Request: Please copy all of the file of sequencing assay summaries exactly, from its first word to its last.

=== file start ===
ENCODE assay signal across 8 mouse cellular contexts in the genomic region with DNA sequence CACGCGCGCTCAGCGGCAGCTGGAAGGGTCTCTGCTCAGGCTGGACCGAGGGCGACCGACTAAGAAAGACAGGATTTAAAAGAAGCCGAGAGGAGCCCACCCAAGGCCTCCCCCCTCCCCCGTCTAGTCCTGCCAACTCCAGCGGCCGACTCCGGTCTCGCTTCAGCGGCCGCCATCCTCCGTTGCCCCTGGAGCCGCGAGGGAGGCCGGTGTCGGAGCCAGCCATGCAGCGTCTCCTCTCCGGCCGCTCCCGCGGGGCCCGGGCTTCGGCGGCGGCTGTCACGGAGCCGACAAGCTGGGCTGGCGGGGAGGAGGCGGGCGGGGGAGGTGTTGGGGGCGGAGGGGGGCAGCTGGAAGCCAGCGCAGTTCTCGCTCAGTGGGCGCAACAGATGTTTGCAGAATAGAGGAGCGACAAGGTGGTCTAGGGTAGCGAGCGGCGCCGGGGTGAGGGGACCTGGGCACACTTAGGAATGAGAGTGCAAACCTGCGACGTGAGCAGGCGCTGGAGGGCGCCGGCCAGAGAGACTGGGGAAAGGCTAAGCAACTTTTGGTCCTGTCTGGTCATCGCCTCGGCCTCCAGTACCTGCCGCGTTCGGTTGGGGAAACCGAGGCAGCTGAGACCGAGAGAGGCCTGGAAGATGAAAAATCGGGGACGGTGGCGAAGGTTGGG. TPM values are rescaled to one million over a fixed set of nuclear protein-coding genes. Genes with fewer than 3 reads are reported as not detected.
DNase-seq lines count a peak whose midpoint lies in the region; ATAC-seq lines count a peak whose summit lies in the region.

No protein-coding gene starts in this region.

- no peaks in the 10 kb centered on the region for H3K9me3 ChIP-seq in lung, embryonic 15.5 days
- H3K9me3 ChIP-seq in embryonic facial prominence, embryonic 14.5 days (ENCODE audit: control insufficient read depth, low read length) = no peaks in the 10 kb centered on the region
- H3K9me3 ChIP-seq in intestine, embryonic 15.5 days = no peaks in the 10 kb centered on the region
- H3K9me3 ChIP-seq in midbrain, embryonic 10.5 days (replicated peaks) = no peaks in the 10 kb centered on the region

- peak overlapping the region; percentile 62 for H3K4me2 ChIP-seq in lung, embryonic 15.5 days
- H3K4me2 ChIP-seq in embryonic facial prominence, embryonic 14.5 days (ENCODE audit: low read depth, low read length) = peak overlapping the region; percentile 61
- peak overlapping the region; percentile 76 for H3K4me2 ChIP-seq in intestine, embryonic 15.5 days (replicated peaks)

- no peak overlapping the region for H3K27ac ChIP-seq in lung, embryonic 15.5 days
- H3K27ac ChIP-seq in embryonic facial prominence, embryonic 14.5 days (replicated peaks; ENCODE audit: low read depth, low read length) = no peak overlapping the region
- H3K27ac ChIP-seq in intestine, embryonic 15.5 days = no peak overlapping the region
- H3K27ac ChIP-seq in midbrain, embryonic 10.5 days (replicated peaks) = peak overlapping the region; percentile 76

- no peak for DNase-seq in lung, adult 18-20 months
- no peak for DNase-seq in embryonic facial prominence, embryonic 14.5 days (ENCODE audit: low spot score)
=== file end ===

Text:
ENCODE assay signal across 8 mouse cellular contexts in the genomic region with DNA sequence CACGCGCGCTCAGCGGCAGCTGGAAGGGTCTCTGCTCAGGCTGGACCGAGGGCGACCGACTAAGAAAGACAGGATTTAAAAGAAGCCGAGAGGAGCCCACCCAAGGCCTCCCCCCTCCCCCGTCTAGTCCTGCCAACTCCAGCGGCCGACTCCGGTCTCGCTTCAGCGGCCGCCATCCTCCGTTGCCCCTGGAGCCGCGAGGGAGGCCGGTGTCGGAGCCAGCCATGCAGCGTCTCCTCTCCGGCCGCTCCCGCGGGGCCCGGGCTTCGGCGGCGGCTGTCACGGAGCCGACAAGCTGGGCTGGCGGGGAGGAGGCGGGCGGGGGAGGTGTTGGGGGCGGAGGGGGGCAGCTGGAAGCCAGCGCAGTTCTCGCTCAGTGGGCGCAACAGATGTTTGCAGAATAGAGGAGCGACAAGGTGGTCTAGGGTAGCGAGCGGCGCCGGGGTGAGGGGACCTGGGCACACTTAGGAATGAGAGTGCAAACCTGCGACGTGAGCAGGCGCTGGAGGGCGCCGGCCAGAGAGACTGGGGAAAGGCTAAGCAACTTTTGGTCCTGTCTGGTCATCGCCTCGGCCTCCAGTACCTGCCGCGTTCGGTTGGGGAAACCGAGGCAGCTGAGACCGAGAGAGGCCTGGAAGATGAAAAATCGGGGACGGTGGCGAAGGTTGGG. TPM values are rescaled to one million over a fixed set of nuclear protein-coding genes. Genes with fewer than 3 reads are reported as not detected.
DNase-seq lines count a peak whose midpoint lies in the region; ATAC-seq lines count a peak whose summit lies in the region.

No protein-coding gene starts in this region.

- no peaks in the 10 kb centered on the region for H3K9me3 ChIP-seq in lung, embryonic 15.5 days
- H3K9me3 ChIP-seq in embryonic facial prominence, embryonic 14.5 days (ENCODE audit: control insufficient read depth, low read length) = no peaks in the 10 kb centered on the region
- H3K9me3 ChIP-seq in intestine, embryonic 15.5 days = no peaks in the 10 kb centered on the region
- H3K9me3 ChIP-seq in midbrain, embryonic 10.5 days (replicated peaks) = no peaks in the 10 kb centered on the region

- peak overlapping the region; percentile 62 for H3K4me2 ChIP-seq in lung, embryonic 15.5 days
- H3K4me2 ChIP-seq in embryonic facial prominence, embryonic 14.5 days (ENCODE audit: low read depth, low read length) = peak overlapping the region; percentile 61
- peak overlapping the region; percentile 76 for H3K4me2 ChIP-seq in intestine, embryonic 15.5 days (replicated peaks)

- no peak overlapping the region for H3K27ac ChIP-seq in lung, embryonic 15.5 days
- H3K27ac ChIP-seq in embryonic facial prominence, embryonic 14.5 days (replicated peaks; ENCODE audit: low read depth, low read length) = no peak overlapping the region
- H3K27ac ChIP-seq in intestine, embryonic 15.5 days = no peak overlapping the region
- H3K27ac ChIP-seq in midbrain, embryonic 10.5 days (replicated peaks) = peak overlapping the region; percentile 76

- no peak for DNase-seq in lung, adult 18-20 months
- no peak for DNase-seq in embryonic facial prominence, embryonic 14.5 days (ENCODE audit: low spot score)